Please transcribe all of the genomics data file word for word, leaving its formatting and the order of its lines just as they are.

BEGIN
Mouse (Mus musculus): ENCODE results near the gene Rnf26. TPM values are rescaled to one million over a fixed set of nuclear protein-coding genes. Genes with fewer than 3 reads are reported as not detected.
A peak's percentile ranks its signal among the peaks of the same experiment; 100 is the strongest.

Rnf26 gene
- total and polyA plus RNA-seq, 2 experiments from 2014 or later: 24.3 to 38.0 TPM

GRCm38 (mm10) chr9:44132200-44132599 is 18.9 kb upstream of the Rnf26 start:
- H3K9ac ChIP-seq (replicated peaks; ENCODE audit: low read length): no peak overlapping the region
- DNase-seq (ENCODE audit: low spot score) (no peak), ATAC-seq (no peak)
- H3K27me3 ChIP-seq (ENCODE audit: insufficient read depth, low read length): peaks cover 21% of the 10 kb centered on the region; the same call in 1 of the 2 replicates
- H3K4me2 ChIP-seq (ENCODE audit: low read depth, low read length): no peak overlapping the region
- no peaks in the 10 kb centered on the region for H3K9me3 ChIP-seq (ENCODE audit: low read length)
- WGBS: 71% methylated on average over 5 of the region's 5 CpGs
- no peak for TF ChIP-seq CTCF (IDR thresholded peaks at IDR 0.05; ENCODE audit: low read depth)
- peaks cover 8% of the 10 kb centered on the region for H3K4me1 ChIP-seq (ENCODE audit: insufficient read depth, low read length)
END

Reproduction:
Mouse (Mus musculus): ENCODE results near the gene Rnf26. TPM values are rescaled to one million over a fixed set of nuclear protein-coding genes. Genes with fewer than 3 reads are reported as not detected.
A peak's percentile ranks its signal among the peaks of the same experiment; 100 is the strongest.

Rnf26 gene
- total and polyA plus RNA-seq, 2 experiments from 2014 or later: 24.3 to 38.0 TPM

GRCm38 (mm10) chr9:44132200-44132599 is 18.9 kb upstream of the Rnf26 start:
- H3K9ac ChIP-seq (replicated peaks; ENCODE audit: low read length): no peak overlapping the region
- DNase-seq (ENCODE audit: low spot score) (no peak), ATAC-seq (no peak)
- H3K27me3 ChIP-seq (ENCODE audit: insufficient read depth, low read length): peaks cover 21% of the 10 kb centered on the region; the same call in 1 of the 2 replicates
- H3K4me2 ChIP-seq (ENCODE audit: low read depth, low read length): no peak overlapping the region
- no peaks in the 10 kb centered on the region for H3K9me3 ChIP-seq (ENCODE audit: low read length)
- WGBS: 71% methylated on average over 5 of the region's 5 CpGs
- no peak for TF ChIP-seq CTCF (IDR thresholded peaks at IDR 0.05; ENCODE audit: low read depth)
- peaks cover 8% of the 10 kb centered on the region for H3K4me1 ChIP-seq (ENCODE audit: insufficient read depth, low read length)